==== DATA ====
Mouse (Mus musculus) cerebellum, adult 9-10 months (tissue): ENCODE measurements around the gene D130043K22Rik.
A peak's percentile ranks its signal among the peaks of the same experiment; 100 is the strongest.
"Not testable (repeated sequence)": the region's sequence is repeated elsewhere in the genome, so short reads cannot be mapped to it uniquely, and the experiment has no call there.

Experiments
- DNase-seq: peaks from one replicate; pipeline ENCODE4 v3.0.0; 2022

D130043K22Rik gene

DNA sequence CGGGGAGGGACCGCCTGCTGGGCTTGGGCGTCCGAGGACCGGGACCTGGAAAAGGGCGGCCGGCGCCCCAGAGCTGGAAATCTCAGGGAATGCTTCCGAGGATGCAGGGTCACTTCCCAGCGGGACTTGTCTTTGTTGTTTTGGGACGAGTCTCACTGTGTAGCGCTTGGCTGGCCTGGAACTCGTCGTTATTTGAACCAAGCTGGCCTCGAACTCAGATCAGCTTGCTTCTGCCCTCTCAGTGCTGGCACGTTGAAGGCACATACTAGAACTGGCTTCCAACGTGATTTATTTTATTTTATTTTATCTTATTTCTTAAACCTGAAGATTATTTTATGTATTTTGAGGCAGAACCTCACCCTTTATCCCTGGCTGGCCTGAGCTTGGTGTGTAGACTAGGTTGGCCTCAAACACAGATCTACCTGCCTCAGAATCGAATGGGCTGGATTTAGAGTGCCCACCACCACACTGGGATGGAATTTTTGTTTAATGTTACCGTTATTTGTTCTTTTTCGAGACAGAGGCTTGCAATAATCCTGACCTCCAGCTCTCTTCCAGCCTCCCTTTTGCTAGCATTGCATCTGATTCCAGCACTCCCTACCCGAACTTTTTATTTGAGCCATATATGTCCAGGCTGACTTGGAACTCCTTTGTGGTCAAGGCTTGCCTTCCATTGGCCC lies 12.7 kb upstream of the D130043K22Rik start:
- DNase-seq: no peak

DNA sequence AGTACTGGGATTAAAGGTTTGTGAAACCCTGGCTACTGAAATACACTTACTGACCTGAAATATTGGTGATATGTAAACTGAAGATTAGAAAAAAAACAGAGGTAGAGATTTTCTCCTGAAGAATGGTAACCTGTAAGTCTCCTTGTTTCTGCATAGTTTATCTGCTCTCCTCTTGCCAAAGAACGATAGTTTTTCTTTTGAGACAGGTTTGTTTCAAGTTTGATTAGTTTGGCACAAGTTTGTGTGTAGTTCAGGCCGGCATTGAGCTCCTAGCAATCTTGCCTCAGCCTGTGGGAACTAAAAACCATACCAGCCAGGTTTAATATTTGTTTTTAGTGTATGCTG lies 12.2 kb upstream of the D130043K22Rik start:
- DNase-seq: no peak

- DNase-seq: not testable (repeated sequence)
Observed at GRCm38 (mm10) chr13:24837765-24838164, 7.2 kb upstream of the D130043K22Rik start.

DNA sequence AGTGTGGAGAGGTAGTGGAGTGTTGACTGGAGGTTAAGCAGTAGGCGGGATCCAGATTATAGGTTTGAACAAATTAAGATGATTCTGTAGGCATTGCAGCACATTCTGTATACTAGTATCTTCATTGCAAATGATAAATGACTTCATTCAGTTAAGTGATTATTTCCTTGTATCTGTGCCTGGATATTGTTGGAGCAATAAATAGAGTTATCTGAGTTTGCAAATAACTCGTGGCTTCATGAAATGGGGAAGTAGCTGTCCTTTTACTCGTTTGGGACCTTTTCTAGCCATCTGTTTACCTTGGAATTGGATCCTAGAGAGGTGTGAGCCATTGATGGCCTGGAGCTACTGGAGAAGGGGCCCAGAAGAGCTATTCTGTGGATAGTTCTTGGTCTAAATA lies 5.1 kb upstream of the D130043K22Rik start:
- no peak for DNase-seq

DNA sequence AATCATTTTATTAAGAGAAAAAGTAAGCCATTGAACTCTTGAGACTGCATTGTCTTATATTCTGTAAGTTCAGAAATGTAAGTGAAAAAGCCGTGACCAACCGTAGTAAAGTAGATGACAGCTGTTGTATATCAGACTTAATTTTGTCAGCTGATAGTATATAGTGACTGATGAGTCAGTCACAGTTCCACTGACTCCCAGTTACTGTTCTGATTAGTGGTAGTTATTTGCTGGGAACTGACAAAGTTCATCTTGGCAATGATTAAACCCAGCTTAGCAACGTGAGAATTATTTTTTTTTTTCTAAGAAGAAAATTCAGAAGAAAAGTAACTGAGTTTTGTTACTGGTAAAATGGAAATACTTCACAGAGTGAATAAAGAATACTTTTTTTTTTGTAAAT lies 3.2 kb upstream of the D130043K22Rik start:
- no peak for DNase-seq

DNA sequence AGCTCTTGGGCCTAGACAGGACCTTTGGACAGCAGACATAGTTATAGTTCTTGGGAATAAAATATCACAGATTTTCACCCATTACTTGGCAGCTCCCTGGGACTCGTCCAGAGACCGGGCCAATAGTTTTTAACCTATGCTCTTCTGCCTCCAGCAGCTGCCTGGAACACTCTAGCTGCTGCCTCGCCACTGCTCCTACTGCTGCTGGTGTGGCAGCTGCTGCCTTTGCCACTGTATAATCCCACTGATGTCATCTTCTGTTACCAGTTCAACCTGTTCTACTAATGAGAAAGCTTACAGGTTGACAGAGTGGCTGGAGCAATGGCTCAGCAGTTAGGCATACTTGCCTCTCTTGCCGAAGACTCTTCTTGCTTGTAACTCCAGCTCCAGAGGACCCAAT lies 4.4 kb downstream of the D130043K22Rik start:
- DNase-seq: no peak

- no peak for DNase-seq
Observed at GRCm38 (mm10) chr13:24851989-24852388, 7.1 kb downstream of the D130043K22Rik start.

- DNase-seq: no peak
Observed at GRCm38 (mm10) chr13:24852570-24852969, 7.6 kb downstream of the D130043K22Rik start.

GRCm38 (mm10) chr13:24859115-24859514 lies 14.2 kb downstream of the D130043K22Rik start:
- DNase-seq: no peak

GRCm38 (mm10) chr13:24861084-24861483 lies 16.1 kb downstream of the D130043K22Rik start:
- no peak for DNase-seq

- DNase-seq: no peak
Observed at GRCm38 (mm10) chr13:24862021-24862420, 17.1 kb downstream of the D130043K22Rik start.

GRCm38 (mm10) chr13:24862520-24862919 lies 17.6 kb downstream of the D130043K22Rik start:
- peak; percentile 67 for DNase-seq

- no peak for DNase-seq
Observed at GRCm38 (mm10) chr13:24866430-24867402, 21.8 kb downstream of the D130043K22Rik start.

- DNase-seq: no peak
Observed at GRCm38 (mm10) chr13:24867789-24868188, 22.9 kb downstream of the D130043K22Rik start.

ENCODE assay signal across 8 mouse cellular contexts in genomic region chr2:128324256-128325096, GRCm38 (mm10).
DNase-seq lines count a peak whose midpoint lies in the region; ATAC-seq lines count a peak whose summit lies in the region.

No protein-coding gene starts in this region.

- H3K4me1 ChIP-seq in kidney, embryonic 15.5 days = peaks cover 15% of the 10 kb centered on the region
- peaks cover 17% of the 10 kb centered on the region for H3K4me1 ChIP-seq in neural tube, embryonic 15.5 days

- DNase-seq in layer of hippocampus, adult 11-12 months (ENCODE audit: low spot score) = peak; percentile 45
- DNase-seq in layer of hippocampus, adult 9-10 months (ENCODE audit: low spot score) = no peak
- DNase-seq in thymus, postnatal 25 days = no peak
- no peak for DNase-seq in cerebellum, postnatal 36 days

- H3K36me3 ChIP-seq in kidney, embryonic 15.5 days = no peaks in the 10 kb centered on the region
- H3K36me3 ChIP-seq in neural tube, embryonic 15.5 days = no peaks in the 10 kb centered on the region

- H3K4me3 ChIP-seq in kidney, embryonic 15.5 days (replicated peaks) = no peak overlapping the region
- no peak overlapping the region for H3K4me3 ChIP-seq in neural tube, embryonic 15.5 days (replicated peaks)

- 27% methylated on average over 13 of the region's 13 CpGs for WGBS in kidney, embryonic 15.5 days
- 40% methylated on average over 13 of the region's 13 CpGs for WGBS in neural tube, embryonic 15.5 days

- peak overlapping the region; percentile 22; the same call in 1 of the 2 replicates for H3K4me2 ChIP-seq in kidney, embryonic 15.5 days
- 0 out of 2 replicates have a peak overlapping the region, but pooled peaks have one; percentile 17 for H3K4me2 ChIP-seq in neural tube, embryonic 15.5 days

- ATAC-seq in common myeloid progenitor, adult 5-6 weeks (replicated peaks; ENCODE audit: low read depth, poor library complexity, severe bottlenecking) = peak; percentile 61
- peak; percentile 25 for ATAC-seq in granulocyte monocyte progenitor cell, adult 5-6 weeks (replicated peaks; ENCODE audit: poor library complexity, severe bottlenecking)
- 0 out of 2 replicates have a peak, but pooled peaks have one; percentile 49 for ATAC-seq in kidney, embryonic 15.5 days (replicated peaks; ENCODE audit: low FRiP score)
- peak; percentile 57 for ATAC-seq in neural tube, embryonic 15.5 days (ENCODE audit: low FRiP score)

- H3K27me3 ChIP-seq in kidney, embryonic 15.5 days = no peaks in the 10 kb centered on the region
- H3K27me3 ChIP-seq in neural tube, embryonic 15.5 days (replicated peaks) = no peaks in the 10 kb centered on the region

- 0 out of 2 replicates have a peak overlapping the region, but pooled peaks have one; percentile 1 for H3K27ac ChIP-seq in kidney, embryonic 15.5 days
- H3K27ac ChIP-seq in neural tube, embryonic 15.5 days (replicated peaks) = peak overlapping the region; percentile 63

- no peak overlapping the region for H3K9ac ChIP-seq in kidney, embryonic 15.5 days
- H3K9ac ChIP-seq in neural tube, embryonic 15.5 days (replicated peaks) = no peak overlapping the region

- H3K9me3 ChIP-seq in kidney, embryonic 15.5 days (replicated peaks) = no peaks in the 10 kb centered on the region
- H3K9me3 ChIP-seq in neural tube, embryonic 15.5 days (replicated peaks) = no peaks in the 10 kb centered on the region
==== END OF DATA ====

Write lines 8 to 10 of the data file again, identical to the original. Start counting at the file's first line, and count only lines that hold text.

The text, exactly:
- DNase-seq: no peak

DNA sequence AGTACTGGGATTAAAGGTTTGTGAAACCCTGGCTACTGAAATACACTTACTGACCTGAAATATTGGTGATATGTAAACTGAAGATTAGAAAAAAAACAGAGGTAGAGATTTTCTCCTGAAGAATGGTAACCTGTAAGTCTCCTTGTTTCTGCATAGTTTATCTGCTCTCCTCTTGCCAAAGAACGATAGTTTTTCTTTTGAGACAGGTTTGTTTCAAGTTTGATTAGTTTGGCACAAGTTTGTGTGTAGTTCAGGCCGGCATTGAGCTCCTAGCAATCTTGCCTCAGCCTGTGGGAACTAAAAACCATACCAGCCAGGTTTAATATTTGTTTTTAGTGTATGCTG lies 12.2 kb upstream of the D130043K22Rik start:
- DNase-seq: no peak